The design of a sound studio is dependant on what kind of sound the studio is trying to record. For example, what do you think the differences will be for a studio designed to record a band compared to a orchestra, compared to a voice overs? Generally speaking every studio will have a “live room” and a “control room”. A control room is where sound engineers monitor the sound levels and record what is happening in the live room.
Now that the majority of sound recording is digital, the type of computer formats that we use to edit sound is important. What kind of file format do you have on your iPod? Mp3 – is a compressed music format that revolutionised the music industry. WAV – is an older audio format. It is higher quality than mp3 and used in professional environments but it does take up more computer space. AIFF - ?
When listening back to sound, you can have different setups to create different experiences. Particularly for home cinemas. Surround Sound 5.1 Surround 7.1 Surround Quadraphonic Sound
In live radio shows, you often have guests phoning in to talk to the presenter. When a standard telephone line is used to in call in shows, you can hear the sound quality difference. Usually phone lines will be played to the radio on a delay. This is because if someone swears live, the producer has a few seconds to bleep out the sound BEFORE it reaches the audience. If a guest is needed for a interview, but cannot make it to the studio, you can also use a ISBN (integrated services digital equipment) for a much higher audio quality. http://radiofail.wordpress.com/
When recording for a film or TV programme, sounds often have to be created from nothing. There are two major sound effects processes for film: Sound Design and Foley. Sound Design is creating sounds for special effects. http://www.youtube.com/watch?v=8A6z8QkVHk4 http://www.youtube.com/watch?v=Jl7lFPZeIOE Foley Artists – put sounds to images on screen that the microphone didn’t pick up. http://www.youtube.com/watch?v=AwBxNj_0B_Y&fe ature=related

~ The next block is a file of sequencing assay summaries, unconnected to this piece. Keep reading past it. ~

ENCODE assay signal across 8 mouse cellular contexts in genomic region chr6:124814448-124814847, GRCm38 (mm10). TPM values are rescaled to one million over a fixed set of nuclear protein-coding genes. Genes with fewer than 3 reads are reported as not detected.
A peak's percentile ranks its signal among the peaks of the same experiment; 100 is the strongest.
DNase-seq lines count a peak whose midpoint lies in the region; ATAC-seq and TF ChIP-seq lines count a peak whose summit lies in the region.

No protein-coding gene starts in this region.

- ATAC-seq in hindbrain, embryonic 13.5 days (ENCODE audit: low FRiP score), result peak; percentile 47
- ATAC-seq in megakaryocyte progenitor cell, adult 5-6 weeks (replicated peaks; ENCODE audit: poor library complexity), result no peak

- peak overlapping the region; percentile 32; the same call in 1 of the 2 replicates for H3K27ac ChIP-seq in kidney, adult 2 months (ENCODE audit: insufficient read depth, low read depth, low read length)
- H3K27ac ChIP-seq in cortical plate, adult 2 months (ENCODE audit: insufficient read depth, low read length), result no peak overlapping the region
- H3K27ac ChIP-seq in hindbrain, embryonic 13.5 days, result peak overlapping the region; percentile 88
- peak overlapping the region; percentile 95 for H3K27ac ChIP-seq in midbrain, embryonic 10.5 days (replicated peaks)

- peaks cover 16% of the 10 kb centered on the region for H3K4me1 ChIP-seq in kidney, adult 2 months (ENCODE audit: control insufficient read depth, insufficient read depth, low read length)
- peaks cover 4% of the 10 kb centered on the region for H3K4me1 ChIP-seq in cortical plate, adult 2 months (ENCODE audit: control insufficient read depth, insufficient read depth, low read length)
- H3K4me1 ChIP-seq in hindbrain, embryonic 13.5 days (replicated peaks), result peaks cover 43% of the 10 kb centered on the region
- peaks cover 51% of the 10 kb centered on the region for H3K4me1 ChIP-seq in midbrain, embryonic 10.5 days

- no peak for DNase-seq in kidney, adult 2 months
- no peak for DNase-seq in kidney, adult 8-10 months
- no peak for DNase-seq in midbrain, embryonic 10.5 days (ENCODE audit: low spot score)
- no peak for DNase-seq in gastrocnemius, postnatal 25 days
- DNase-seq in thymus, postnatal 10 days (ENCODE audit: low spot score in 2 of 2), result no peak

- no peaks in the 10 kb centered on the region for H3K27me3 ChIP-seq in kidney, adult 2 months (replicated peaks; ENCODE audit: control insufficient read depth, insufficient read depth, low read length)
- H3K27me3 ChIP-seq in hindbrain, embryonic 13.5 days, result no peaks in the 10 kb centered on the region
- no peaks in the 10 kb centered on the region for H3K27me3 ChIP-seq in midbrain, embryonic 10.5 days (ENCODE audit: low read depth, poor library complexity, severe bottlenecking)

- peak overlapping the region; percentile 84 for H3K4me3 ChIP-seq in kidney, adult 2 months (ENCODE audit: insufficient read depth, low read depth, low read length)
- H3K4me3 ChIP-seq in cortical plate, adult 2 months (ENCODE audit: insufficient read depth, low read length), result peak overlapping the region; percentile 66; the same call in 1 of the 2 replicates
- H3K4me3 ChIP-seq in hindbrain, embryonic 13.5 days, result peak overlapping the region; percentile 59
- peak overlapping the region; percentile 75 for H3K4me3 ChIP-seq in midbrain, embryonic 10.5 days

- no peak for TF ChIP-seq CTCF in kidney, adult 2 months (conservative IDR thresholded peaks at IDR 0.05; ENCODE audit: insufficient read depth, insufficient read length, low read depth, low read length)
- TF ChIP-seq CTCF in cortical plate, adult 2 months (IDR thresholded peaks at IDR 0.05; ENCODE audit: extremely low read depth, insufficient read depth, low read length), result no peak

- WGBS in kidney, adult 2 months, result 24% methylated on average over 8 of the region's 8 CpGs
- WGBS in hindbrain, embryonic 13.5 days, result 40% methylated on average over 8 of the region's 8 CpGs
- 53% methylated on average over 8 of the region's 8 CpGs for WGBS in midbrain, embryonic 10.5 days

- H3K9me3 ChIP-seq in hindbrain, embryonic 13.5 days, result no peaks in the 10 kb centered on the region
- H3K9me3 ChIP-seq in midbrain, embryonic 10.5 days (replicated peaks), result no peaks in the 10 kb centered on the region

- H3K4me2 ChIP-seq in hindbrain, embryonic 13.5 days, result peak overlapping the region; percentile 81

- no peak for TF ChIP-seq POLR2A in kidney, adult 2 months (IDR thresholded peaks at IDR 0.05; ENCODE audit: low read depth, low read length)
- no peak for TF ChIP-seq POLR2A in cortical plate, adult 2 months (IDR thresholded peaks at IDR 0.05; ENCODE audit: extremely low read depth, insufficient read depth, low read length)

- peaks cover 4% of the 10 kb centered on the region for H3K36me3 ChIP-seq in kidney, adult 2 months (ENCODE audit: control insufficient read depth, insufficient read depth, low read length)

1. Initiation – Recording live sounds.2. Editing – Putting in fades, cutting clips, checking sounds levels.3. Mixing – Adding in other sounds, putting the audio into stereo or surround.4. Mastering – Synching pictures to sound, preparing it for broadcast.
Dynamic Range – The difference between the loudest and softness parts of a audio clip. Limiting – A device or option that limits the highest volume on a sound device.
Find and summarise at least 7 job roles that are associated with audio production. Sources you may find useful: http://www.prospects.ac.uk/types_of_jobs.ht m http://www.amps.net/ Your Booklet This PowerPoint
Find and Summarise Job Roles Listen to the podcast on legal issues www.soundcloud.com/radio_feature and summarise the legal issues faced by audio producers. Summarise and conduct your own research on: Sound Studio Layout Recording and Playback Formats Phone Lines Sound Effects (give an example of how a fictional sound was created by a sound designer) The Sound Production Process